Commencing in 2008, the Government made substantial changes to workplace relations laws. These changes were implemented in the Workplace Relations Amendment (Transition to Forward with Fairness) Act 2008 and the Fair Work Act 2009.
Regulation Impact Statements (RIS) were required for the decisions to introduce the Fair Work Bill 2008 and the Workplace Relations Amendment (Transition to Forward with Fairness) Bill 2008 but were not prepared. However, the then Prime Minister granted an exemption from the RIS requirements based on exceptional circumstances. As a result, a Post-implementation Review (PIR) was required to commence within one to two years of the implementation of the regulation, in line with the Government’s best practice regulation requirements.
On 20 December 2011, the Government announced a review of the Fair Work Act 2009 and the Workplace Relations Amendment (Transition to Forward with Fairness) Act 2008 that would be undertaken by a Review Panel. The Terms of Reference for the Review included that the report would be submitted as a PIR to the Office of Best Practice Regulation for assessment against the best practice regulation requirements.
The PIR provides an overview of the:
- macroeconomic impacts of the Fair Work legislation;
- adequacy of the safety net provisions;
- changes to enterprise bargaining and agreement making;
- conduct of protected industrial action;
- rights of employees to be represented in the workplace;
- protection of employee entitlements upon transfer of business;
- level of access to unfair dismissal rights;
- general protections against discrimination and unfair treatment; and
- operation of Fair Work Australia and the Fair Work Ombudsman.
The PIR makes a number of conclusions on the operation of the Fair Work legislation since it came into force. The panel also makes 53 recommendations on areas where they consider the Fair Work legislation could be improved or may not be operating as intended. Some of the most important recommendations are intended to encourage improvements in productivity, and others to enhance equity in the workplace. Many other recommendations are intended to correct anomalies that have been revealed in the operation of the Fair Work Act, or to remove defects in the machinery of the legislation.
The PIR concludes that since the modern industrial relations architecture came into force in the early 1990s, important outcomes such as wages growth, industrial disputes, the responsiveness of wages to supply and demand, the rate of growth of employment and the flexibility of work patterns have been favourable to Australia’s continuing prosperity. However, productivity growth has been disappointing in the Fair Work Act framework and in the two preceding frameworks over the last decade. The Panel did however find that there was no convincing evidence that the Fair Work Act impedes productivity growth.
Some of the key conclusions on the operation of the Fair Work Act that were drawn out are that:
- the safety net provisions established a more comprehensive safety net of employment terms and conditions with some minor recommendations made including extending the right to seek flexible work arrangements to a wider range of caring and other circumstances;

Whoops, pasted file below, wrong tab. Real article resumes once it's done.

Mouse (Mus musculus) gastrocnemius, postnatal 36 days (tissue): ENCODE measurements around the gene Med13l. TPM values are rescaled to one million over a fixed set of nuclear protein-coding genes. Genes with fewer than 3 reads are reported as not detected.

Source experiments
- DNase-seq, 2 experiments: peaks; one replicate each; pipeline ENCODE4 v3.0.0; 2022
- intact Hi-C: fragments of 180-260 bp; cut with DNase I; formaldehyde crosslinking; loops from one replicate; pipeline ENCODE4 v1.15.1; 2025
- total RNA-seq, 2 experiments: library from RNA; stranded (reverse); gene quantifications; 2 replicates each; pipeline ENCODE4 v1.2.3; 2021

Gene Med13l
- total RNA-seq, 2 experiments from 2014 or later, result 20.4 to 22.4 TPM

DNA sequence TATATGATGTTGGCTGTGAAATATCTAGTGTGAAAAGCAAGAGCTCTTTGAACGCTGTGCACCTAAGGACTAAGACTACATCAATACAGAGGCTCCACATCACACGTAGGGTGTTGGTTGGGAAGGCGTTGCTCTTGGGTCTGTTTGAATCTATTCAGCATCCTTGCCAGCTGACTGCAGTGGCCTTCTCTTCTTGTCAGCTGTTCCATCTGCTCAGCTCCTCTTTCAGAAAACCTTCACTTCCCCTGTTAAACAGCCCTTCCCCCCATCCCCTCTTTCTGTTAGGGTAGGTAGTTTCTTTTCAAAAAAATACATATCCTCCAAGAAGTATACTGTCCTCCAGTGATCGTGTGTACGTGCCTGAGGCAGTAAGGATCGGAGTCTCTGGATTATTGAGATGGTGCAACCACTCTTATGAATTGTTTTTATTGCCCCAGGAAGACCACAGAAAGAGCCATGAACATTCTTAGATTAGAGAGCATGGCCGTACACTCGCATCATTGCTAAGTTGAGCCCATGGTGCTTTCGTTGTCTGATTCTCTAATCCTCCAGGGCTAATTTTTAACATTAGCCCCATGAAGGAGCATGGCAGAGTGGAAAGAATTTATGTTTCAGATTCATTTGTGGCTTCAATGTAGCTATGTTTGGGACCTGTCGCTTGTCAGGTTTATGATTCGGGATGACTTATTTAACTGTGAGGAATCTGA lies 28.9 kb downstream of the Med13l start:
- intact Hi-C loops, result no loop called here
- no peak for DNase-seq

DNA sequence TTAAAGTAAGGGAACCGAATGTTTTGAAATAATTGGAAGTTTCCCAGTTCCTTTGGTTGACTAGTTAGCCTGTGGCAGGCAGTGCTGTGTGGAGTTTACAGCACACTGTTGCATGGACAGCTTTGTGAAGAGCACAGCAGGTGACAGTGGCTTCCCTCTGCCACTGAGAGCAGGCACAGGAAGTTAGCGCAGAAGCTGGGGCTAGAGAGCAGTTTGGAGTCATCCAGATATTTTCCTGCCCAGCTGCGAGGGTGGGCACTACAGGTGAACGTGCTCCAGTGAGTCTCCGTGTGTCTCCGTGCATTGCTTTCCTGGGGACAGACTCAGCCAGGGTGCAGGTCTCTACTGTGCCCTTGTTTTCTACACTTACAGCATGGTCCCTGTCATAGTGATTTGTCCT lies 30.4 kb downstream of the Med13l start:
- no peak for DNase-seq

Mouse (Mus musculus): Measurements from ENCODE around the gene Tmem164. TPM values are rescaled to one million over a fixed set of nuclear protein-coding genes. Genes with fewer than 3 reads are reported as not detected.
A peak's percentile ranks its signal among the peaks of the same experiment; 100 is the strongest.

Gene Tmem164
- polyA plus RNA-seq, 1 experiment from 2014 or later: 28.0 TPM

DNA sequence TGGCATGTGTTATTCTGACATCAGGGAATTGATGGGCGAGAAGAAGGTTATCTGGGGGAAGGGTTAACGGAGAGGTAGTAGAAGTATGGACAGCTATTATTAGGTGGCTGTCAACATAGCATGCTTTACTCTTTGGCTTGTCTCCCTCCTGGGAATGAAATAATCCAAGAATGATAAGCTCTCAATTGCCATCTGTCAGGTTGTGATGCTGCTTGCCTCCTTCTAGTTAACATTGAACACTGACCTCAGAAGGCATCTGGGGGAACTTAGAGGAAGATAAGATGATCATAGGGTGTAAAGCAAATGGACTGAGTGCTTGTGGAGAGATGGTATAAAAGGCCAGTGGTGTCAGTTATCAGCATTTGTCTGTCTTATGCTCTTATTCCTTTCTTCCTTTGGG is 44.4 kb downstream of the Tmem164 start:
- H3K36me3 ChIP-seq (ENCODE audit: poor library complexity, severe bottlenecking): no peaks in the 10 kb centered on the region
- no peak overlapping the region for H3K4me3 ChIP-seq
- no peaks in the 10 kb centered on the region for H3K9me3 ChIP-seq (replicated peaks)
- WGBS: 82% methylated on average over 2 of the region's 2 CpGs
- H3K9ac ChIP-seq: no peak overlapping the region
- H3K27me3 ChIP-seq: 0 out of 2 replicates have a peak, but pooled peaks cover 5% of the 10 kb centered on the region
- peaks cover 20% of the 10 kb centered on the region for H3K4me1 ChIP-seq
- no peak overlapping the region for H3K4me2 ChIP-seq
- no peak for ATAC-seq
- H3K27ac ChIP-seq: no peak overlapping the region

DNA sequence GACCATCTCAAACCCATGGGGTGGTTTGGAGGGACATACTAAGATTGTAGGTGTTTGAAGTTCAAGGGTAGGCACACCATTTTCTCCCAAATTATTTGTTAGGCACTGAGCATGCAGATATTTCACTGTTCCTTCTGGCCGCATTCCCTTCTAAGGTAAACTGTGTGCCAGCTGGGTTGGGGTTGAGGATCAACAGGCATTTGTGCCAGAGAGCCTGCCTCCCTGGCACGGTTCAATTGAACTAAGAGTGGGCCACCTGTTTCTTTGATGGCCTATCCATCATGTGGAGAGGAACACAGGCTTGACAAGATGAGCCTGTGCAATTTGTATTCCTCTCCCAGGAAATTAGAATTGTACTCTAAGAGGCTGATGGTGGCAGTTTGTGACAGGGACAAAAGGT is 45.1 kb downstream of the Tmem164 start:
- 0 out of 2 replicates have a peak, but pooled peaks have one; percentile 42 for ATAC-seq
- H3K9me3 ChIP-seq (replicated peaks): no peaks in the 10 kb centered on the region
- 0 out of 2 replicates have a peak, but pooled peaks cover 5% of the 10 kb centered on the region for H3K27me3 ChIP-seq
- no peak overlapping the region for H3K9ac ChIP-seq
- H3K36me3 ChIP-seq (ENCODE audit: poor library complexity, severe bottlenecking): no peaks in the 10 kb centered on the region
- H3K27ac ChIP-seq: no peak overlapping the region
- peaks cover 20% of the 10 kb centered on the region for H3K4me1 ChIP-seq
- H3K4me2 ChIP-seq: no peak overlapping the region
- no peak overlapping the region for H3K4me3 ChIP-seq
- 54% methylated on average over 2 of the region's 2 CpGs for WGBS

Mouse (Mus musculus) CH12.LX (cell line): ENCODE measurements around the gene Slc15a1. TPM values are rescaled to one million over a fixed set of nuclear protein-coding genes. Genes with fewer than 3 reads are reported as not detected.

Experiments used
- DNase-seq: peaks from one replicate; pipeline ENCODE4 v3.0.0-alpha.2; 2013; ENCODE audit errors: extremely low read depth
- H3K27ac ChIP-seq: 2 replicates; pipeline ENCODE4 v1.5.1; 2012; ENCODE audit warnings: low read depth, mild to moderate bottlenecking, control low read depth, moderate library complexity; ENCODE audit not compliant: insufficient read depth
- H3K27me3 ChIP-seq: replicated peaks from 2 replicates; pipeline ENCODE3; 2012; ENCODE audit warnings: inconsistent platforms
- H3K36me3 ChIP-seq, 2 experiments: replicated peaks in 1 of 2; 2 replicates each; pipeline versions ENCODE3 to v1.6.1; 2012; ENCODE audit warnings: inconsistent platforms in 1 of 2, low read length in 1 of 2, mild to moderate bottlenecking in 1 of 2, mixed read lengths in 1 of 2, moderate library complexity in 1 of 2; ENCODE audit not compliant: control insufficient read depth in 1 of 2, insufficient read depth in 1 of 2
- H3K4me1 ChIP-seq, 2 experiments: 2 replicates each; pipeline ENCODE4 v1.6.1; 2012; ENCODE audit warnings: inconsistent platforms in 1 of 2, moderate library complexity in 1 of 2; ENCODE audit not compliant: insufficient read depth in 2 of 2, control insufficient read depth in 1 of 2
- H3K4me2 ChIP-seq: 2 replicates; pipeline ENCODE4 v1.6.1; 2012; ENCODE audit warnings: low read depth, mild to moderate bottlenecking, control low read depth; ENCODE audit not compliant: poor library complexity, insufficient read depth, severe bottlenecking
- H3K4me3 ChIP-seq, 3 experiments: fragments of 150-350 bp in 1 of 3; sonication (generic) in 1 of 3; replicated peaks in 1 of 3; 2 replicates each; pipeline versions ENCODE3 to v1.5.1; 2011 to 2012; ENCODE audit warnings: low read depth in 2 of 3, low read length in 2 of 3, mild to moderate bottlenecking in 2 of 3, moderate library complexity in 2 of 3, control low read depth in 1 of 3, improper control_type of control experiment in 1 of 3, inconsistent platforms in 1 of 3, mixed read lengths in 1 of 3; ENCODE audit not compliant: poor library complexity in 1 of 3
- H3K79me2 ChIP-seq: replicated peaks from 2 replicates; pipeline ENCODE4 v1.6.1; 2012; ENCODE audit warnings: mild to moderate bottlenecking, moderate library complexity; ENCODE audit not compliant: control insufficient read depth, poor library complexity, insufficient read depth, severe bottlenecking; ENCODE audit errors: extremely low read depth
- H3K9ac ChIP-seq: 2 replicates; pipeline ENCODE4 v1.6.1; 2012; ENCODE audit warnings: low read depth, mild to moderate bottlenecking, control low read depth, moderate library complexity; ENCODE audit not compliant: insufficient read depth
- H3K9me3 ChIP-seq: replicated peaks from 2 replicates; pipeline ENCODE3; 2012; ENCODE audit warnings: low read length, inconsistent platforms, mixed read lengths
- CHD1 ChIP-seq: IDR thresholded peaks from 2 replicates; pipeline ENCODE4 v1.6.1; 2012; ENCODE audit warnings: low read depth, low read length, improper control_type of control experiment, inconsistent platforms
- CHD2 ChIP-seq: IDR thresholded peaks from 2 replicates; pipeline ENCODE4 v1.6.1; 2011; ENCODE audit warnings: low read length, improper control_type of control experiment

- the provisions on Individual Flexibility Arrangements in enterprise agreements should be amended to improve their uptake;
- the good faith bargaining provisions are operating as intended with some minor recommendations made;
- the role of Fair Work Australia and the Fair Work Ombudsman should be extended to include the active encouragement of more productive workplaces;
- the provisions enabling greenfields agreements were likely resulting in increased costs for some employers and greater project uncertainty, as such, recommendations were made to apply good faith bargaining requirements to greenfields negotiations and to provide for arbitration in certain circumstances;
- the operation of certain sections relating to protected industrial action should be clarified;
- Fair Work Australia should be given greater power to equitably resolve disputes over the right of union officials to make workplace visits;
- the Fair Work Act succeeds in providing better protection of employee entitlements upon transfer of business. However, some recommendations have been made to clarify voluntary employee transfers;
- there has been an estimated increase in the number of employees covered by unfair dismissal protections with several recommendations made to improve the operation of the provisions;
- the Fair Work Act contains sufficient protections against unfair treatment in the workplace but recommendations are included due to uncertainty about the application of the provisions against discrimination and unfair treatment; and
- the processes of Fair Work Australia are more efficient but some minor recommendations are made to improve the operation of the tribunal.
The Office of Best Practice Regulation assessed the PIR report as meeting the Government’s best practice regulation requirements.